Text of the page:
Approximately 3 years ago I asked my friend the late Alberto Dall'Oglio if he manufactured a front induction low exhaust timed version of his AD 09 tether car engine. He confirmed that he only made the car version. Subsequently he sent me a couple of machined crankcases/brass, low timed liner/piston blanks, bearings etc.

I drew up some drawings in AutoCAD and proceeded to make my version of a front induction engine. On the test bed results are encouraging and I know that Alberto was interested in my efforts.

A second crankcase went to engine guru Taff Bolen who created this 1.5cc diesel. A third motor converted to aero configuration is existence with a drum valve, but as yet, no sighting of an original, tethered car motor.

Thanks to Dave Smith, Salvatore Angeloni and Christoph Zaugg for photos and additional information.

An Innovative Car Collaboration

 The car and motor was a collaborative effort between two Russian 'sports masters' Mikhail Ossipov and Vladimir Maslonkin, a noted speed flyer.

The Ossipov/Maslenkin car FEMA #17

Mikhail Ossipov came from a family firmly rooted in model cars but through DOSAAF met Sergei Kasanov who was to become his mentor, with Ossipov ultimately becoming head coach at the Moscow car model laboratory.

During his career he designed a variety of cars, exploring very different concepts including one of the strangest cars ever, not a sidewinder as such as the engine was vertical but the engine, gearbox tank etc were all in a pan with a straight inner side and a curved outer side with the drive wheels and one front wheel actually outside the car.  See right:-

The car above, built in collaboration with Maslonkin, was more conventional but again had two alternative bridle connections as he regularly experimented with changing the CofG of his cars.

Vladimir Maslonkin became a 'Master of Sport' at an early age through speed flying and by 1974 was working at DOSAAF, the design bureau responsible for so much of the development in Russian model sports. His successes were achieved with his own engines but in 1982 he injured himself whilst flying so turned to building tethered cars and engines under the guidance of Ossipov. This collaboration only lasted a couple of years before Maslonkin had an operation and returned to flying speed, as he said that he missed 'the pull of the model' and 'not being in control'.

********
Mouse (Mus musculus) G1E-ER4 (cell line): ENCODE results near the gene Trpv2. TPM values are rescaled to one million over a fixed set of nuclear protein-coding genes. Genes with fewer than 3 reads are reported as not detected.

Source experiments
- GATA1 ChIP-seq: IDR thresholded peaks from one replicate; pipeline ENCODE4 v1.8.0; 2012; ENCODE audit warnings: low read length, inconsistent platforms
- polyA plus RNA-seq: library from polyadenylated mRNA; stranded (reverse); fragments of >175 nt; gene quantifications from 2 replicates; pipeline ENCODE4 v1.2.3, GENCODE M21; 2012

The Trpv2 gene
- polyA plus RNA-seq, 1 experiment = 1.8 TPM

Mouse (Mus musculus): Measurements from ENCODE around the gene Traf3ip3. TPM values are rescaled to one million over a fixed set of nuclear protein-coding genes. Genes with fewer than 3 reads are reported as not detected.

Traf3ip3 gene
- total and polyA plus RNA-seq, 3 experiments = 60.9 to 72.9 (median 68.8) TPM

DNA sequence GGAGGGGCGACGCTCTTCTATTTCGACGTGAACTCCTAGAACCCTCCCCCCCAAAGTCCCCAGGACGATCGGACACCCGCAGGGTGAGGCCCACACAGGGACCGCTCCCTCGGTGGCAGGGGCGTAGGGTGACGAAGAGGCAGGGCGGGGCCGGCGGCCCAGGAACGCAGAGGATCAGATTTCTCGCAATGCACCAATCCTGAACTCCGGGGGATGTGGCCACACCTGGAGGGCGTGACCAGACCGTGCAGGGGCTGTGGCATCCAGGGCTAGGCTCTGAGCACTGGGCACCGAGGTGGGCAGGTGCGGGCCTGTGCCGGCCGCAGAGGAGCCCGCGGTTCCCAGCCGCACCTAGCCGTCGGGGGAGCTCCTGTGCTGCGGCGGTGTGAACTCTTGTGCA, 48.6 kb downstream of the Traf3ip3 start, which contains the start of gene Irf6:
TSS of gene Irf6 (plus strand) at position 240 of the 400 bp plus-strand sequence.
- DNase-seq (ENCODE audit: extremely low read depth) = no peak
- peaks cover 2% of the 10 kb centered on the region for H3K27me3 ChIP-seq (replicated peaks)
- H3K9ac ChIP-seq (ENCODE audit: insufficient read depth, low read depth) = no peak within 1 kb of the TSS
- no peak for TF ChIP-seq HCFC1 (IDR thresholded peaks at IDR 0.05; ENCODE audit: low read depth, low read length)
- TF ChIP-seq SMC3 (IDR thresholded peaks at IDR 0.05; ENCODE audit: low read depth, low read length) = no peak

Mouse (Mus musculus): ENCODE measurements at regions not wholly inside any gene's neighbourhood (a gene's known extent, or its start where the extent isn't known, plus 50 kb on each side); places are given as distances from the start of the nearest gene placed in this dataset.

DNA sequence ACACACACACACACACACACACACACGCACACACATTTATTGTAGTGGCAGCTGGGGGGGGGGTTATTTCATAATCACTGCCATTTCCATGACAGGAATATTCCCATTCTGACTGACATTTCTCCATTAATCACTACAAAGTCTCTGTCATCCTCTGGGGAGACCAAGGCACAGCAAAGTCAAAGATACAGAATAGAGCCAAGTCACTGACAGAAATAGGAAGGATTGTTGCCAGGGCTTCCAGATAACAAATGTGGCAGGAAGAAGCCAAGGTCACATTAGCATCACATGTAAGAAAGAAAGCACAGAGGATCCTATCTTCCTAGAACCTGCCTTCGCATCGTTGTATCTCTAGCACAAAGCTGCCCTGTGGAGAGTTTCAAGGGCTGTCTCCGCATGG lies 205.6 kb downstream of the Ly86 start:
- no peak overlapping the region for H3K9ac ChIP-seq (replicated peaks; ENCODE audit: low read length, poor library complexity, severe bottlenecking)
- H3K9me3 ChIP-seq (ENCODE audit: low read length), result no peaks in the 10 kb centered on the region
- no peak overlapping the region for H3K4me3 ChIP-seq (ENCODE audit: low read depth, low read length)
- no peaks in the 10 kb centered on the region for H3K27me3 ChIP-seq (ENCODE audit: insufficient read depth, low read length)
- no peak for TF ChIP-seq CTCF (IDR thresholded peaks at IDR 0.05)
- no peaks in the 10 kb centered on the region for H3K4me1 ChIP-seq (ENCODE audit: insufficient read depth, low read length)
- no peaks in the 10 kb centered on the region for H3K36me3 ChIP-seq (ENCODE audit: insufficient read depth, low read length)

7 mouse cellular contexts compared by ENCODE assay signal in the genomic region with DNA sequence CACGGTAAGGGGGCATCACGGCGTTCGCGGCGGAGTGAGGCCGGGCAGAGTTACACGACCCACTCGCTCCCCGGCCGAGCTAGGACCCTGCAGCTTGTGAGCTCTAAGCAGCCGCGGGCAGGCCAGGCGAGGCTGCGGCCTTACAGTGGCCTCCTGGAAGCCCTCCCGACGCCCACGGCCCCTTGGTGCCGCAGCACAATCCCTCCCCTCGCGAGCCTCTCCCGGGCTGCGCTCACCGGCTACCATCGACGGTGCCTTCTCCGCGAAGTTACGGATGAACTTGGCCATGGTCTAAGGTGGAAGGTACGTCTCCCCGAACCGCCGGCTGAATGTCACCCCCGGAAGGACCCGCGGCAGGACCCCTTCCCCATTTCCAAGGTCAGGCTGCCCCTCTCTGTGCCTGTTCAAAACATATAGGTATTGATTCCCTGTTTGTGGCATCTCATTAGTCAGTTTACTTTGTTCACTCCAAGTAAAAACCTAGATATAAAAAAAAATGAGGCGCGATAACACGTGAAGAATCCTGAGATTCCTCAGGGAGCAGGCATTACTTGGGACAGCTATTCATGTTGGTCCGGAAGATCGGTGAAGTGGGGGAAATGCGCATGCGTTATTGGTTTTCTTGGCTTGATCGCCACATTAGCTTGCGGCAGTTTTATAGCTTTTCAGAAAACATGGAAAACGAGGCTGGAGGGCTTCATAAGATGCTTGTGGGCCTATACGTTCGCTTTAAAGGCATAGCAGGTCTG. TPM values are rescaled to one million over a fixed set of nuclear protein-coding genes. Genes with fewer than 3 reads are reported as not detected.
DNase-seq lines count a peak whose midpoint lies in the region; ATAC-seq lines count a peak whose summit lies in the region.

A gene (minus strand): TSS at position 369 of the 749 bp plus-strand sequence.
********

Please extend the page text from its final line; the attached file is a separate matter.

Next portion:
Ingenious location and operation for suspension dampers

Almost certainly unique at the time, fully damped suspension with dampers  mounted in a compartment under the pan. The front uses a compression damper and the rear a pull damper, now missing. The compartment is sealed with a slide in cover that involved seriously complex and accurate machining. It would be several years before damping became the norm on tethered cars.

Mikhail Ossipov Maslonkin 2.5cc motor Vladimir Maslonkin

Before returning to flying and retiring from tethered car racing in the late 1980s, Maslonkin made a last trip to Witterswill where he sold his car and two spare engines to multiple European and World 2.5cc champion Peter Arlautzki, who recalled recently that he never made any great speeds with it. Peter sold it on to a SMCC clubmate in 2005 but the car's subsequent history was cut short after just a couple of meetings through a somewhat bizarre accident. At the 2006 European Championships in Pila the car was the first to run after a cable change. For some entirely unknown reason, the cable master did not remove the last of the 1.5cc cars from the track and nor did anyone noticed it as its colour blended in with a banner behind it and that include the person pushing off, perversely not the owner who had been taken to hospital earlier. As the car accelerated and the horser let the cable out, the car hit Jan-Erik Falk's championship winning 1.5 sustaining serious damage. The Ossipov/Maslonkin car was subsequently relegated to the shelf where it has remained ever since.

Thanks to Christoph Zaugg for photos, details and the sad tale of the car's demise. As in all articles that draw material translated from Cyrillic, names are often spelled in a variety of ways, including the two gentlemen here. We have used the same spelling throughout.